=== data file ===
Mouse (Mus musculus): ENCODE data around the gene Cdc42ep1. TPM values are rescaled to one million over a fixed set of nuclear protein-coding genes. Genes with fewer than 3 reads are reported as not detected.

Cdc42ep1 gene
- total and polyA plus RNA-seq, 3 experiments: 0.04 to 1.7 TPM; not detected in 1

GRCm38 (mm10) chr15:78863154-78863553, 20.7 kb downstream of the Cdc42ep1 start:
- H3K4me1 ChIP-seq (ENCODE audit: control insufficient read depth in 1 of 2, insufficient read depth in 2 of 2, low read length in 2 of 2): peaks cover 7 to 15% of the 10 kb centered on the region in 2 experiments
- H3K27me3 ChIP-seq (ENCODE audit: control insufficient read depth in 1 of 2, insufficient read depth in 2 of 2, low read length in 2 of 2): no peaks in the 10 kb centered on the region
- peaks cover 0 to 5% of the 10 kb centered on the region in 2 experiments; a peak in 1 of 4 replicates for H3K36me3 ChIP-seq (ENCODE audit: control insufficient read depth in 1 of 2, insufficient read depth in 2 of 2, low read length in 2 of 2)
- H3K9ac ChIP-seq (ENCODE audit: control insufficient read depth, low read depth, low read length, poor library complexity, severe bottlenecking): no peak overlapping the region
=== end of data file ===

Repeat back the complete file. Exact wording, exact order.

Mouse (Mus musculus): ENCODE data around the gene Cdc42ep1. TPM values are rescaled to one million over a fixed set of nuclear protein-coding genes. Genes with fewer than 3 reads are reported as not detected.

Cdc42ep1 gene
- total and polyA plus RNA-seq, 3 experiments: 0.04 to 1.7 TPM; not detected in 1

GRCm38 (mm10) chr15:78863154-78863553, 20.7 kb downstream of the Cdc42ep1 start:
- H3K4me1 ChIP-seq (ENCODE audit: control insufficient read depth in 1 of 2, insufficient read depth in 2 of 2, low read length in 2 of 2): peaks cover 7 to 15% of the 10 kb centered on the region in 2 experiments
- H3K27me3 ChIP-seq (ENCODE audit: control insufficient read depth in 1 of 2, insufficient read depth in 2 of 2, low read length in 2 of 2): no peaks in the 10 kb centered on the region
- peaks cover 0 to 5% of the 10 kb centered on the region in 2 experiments; a peak in 1 of 4 replicates for H3K36me3 ChIP-seq (ENCODE audit: control insufficient read depth in 1 of 2, insufficient read depth in 2 of 2, low read length in 2 of 2)
- H3K9ac ChIP-seq (ENCODE audit: control insufficient read depth, low read depth, low read length, poor library complexity, severe bottlenecking): no peak overlapping the region